Active Knowledge Sharing. In pairs, students try to answer the initial questions before starting a new topic so that they can share and recall what they already know (Silberman, 1996).
Talking Chips. To encourage dialogue and participation of all students, a small personal item is left in the middle of the table and, as they intervene, it is withdrawn. A new conversation turn cannot start until all students of the team have participated. Time to reflect on the own and others' contributions should be given (Kagan, 1992).
Three-Step Interview. Mutual interviews between members of a pair. In groups of four, and after introducing the classmate to the others, three of the answers from the interviews are synthesised (Kagan, 1992).
Think-Pair-Share. During the teacher's explanation, the teacher poses a question and gives time so that students can first answer individually and then discuss about the question with a classmate. At the end, the answers are shared with all students (Lyman, 1992).
Cooperative Note-Taking Pairs. During the teacher's explanation, the teacher gives time so that students share the main ideas of the explanation with a classmate and improve their notes thanks to their classmates' contributions (Johnson, Johnson & Smith, 1998).
Scripted Cooperation. In pairs, one student takes the role of synthesiser and the other one becomes the listener. At one point, the teacher stops the explanation. Then, the synthesiser sums up the information and the listener complements it. They will end up creating their own summary of the topic (O’Donnell, 1999).
Teammates Consult. A bunch of activities is handed out to each team. One of the members reads the first activity. They leave the pencils in the middle and discuss how to solve it. Once it is clear, they pick up their pencils again and solve the activity individually. Each time repeats this process until all the tasks are finished (Kagan, 1992).
Numbered Heads Together. Each member of a team is assigned one number from 1 to 4. They solve activities proposed by the teacher and make sure that every member understands and knows how to explain the solution. After that, the teacher says a number and the student with that number assigned has to explain the procedure his/her team followed to find the solution (Kagan, 1992).
Structuring Academic Controversy. Teams of four students. In pairs, students search for information about a topic to argue for a certain position; the other pair of the team does the same for the opposite position. Each pair defends its position. Once this is done, the pairs exchange their positions and choose which of the arguments from the other pair they want to further develop. Finally, a summary of the best arguments for each point of view is done (Johnson & Johnson, 1994).
Pair thinking aloud problem solving. Pairs have several problems with a certain degree of complexity and roles are assigned to students (solvers and listeners). These roles are exchanged after each problem. The solver thinks out loud and speaks while doing the necessary steps to solve the problem. The listener follows the steps, seeks to understand them and suggests solutions if he/she identifies mistakes (Barkley, Cross & Howell, 2005).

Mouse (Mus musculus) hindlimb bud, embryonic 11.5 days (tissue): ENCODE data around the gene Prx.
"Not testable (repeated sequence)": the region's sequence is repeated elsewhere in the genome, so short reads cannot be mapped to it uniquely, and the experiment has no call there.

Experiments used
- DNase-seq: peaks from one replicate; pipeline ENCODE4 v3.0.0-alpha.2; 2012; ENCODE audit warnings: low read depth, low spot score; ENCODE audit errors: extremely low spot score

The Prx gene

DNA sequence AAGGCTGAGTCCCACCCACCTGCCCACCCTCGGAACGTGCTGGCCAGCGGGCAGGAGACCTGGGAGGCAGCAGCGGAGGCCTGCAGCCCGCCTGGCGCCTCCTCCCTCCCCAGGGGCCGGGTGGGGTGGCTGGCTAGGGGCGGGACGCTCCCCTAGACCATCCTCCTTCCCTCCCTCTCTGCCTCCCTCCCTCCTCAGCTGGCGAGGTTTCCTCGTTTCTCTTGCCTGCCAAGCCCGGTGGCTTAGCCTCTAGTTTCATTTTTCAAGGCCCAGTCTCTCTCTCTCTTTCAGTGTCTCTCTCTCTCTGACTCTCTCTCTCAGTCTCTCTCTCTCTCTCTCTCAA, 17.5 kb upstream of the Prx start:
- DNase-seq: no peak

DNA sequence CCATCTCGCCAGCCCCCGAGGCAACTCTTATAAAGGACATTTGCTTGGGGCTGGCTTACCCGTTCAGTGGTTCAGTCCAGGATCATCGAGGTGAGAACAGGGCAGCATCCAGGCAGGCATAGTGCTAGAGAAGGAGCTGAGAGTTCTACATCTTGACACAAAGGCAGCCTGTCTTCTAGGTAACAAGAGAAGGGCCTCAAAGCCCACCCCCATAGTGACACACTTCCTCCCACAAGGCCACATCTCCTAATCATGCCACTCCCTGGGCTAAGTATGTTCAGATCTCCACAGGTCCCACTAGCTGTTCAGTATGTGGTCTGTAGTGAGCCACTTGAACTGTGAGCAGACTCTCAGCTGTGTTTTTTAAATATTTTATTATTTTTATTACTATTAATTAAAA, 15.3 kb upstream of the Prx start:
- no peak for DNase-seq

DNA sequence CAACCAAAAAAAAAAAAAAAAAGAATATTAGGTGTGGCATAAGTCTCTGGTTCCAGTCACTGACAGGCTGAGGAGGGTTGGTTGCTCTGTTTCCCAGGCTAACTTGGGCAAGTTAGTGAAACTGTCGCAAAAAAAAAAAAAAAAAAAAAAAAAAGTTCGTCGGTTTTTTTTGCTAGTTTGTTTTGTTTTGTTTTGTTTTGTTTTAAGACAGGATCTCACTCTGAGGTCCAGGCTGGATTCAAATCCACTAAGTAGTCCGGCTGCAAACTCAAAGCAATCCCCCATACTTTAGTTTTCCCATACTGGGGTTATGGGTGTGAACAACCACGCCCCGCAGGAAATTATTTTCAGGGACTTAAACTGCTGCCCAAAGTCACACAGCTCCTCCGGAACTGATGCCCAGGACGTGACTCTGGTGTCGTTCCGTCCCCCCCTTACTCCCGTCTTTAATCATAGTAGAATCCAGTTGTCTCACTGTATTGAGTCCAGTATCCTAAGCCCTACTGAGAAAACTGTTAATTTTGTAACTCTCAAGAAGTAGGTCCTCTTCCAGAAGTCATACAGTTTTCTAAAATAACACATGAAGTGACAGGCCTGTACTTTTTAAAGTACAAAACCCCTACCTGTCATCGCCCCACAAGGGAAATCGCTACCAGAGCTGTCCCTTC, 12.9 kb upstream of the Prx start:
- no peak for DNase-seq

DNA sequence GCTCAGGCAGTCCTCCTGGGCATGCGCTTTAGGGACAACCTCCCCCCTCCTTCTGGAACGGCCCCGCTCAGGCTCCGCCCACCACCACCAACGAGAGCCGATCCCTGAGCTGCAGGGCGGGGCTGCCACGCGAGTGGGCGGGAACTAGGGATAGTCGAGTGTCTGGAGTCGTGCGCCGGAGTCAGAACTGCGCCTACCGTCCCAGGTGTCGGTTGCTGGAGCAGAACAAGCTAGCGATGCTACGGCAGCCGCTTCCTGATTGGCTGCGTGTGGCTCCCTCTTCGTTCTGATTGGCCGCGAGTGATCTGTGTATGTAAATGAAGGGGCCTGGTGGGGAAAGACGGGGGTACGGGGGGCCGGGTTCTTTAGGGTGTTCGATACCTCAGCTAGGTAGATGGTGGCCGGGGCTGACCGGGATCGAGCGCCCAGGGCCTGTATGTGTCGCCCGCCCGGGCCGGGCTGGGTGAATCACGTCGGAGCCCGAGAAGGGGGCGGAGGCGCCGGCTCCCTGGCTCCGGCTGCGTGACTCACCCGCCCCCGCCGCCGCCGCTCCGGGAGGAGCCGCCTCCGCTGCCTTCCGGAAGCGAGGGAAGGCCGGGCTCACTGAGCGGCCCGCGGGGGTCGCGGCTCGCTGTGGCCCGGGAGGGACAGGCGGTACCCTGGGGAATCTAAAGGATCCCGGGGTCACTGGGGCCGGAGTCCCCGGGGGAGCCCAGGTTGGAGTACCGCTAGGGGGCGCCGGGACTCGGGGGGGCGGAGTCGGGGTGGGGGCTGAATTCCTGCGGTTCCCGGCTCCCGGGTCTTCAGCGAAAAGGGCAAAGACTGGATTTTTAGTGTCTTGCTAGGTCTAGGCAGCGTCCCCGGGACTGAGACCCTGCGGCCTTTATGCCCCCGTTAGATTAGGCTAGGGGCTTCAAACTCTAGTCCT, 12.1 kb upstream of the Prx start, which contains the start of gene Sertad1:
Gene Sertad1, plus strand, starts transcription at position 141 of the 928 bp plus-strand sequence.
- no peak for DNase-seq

Send a problem. Each team receives an envelope with a problem. They solve it, they put the written solution in the envelope, and they pass it to another team. The next team (without looking at the answer) makes its own solution and passes the problem again to another team. When all the teams have already solved the problem, each initial team reviews the answers to 'their problem' and assesses the solution procedures followed by the other teams (Kagan, 1992).
Team-Pair-Solo. Students receive three problems: the first one is solved in teams of four; the second one, in pairs; the third one, individually. Progressive withdrawal of support, similar problems (Cuseo, 2002).
Barkley, E., Cross, P., & Howell, C. (2005). Collaborative learning techniques. New York, NY: John Wiley and Sons.
Cuseo, J. (2002). Igniting student involvement, peer interaction and teamwork. Stillwater, OK: New Forums Press.
Duran, D., & Monereo, C. (2012). Entramado: Métodos de aprendizaje cooperativo y colaborativo. Barcelona: Horsori.
Johnson, D., & Johnson, R. (1994). Structuring academic controversy. In S. Sharan (Ed.), Handbook of cooperative learning methods (pp. 51-65). Westport, CT: Praeger Publishers.
Johnson, D., Johnson, R., & Smith, K. (1998). Active learning: Cooperation in the college classroom. Edina, MN: Interaction Book Company.
Kagan, S. (1992). Cooperative learning. San Juan Capistrano, CA: Resources for teachers, Inc.
Lyman, F. (1992). Think-Pair-Share, Thinktrix, Thinklinks, and weird facts: An interactive system for cooperative learning. In N. Davidson & T. Worsham (Eds.), Enhancing thinking through cooperative learning (pp. 169-181). Nova York, NY: Teachers Collage Press.
O’Donnell, A. M. (1999). Structuring dyadic interaction through scripted cooperation. In A. M. O’Donnell & A. King (Eds.), Cognitive perspectives on peer learning (pp. 179-196). Mahwah, NJ: Lawrence Erlbaum Associates, Inc. Publishers.
Silberman, M. (1996). The use of pairs in cooperative learning. Cooperative Learning and College Teaching, 7(1), 2-12.